Blast from the past: originally published December 6th 2002.

When you look back at the life of the computer, a few standouts have gone the distance. The floppy drive began as the only affordable way people could run programs and trade files, and has carried on in various shapes and sizes. Today all of us have a 3.5” floppy drive in our PCs, ready for those hard little diskettes. Who could imagine a computer without the off white mouse, two or three buttons and a rolling wheel underneath to guide it’s way across the mouse pad. Both are functional, ubiquitous and just have to go. Don’t wait for McCoy to proclaim “they’re dead, Jim” before you look at replacements.

A modern 3.5” floppy drive comes into use a handful of times a year. It’s clean, does the work and costs about $20 new. Blank floppy diskettes hold 1.44 MB of data and come 10 to a box for $5. I use diskettes for two things: updating my BIOS and for boot disks when a computer is acting up. Of course most companies allow you to update your BIOS via a Windows program now, so there goes that reason. And CD writing software lets you make bootable CD-ROMs, eliminating my other reason.

What can you replace the floppy drive with? Two options spring to mind: CD writers and flash memory. The CD writer has become an inexpensive option, costing less than $100. With write once ( CDR ) and write many ( CDRW ) discs available for under $1, it covers the removable media format easily. Of course we’re limited to 650 or 700 MB per disc, but that’s a lot for a portable media. They’ve become so common it’s hard to buy a new PC without a “burner”.

Flash memory is the true successor of the floppy drive, for several reasons. Look at what the floppy did: small and easy to carry, rewritable, accessible on any computer. Flash memory has had many shapes and sizes; you’re probably using it in your MP3 player, digital camera or PDA. It was the genius of mating it with a USB connector and making a package the size of your baby finger that ready earns it the title of successor. On the market over a year, these “keychain storage” devices ranging from 8 MB to 2 GB are very small and plug into an available USB port. Your system recognizes it without a need for drivers, and you read and write from it as easily as, you guessed it, a floppy diskette. Who doesn’t have a USB port; why they’re as common as…you know.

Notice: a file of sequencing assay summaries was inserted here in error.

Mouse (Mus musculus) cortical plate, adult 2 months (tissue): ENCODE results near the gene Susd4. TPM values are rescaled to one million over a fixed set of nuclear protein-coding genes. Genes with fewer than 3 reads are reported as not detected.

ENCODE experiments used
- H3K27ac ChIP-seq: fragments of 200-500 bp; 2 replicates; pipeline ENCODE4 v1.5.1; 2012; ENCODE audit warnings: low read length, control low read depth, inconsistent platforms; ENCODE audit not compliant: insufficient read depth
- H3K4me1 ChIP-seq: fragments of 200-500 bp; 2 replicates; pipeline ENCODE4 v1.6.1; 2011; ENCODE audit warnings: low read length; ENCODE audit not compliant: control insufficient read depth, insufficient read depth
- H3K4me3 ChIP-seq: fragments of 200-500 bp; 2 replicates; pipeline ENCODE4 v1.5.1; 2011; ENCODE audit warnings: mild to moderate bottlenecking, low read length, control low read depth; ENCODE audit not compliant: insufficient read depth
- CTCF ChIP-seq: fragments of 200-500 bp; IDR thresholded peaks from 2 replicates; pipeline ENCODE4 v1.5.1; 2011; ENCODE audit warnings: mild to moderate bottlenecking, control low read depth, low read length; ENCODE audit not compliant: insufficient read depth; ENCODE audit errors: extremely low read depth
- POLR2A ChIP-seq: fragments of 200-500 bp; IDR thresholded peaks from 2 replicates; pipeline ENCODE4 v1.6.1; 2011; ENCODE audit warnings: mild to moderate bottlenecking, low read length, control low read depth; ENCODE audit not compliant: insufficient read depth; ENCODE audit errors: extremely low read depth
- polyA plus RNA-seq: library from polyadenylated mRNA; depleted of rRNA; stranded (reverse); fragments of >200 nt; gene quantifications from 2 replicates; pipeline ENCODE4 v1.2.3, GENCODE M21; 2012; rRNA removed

I recently had a chance to use one from M-Systems (www.diskonkey.com), the current market leader in keychain storage. Called the DiskOnKey, it’s 10 cm long and weighs 22 grams. A snap cover pulls off to reveal the USB plug; two indicator lights flash for connectivity and transfer activity. For a full look go to www.ebabble.net/html/diskonkey.

Moving to number two on the hit parade: the mouse. Most of you are probably thinking I’ve lost it at this point: how can any modern computer operate without a mouse? I readily agree, but wholeheartedly call for the extinction of the “ball” mouse. You know the one; it’s probably on your desk. Standard cream ( or tan, off white, beige, whatever that computer colour is ), two buttons, slightly dirty. Flip it over: a rubber covered ball dead center. Open the cover: inside are three or four small wheels, probably covered in some kind of dust and dirt. No matter how many times you clean it out, a few weeks later your pointer is moving herky-jerky across the screen. It just has to go.

To replace that old mouse you’ll want, nay need, an optical mouse. That crappy ball and wheels have been replaced by an optical sensor that tracks the movements precisely, without a mouse pad. It doesn’t need to be cleaned: it just works. The leaders in this technology are Microsoft (www.microsoft.com/hardware/mouse/tech.asp) and Logitech (www.logitech.com). If you’re really ready for the next revolution pick up a wireless mouse and be free of that nuisance. Take deep breaths and try to relax if I’m moving too fast for you.

Step up to “the now” and replace those dinosaurs with something for this millennia.

This article originally appeared in L.A.I.D. Magazine December 2002 issue.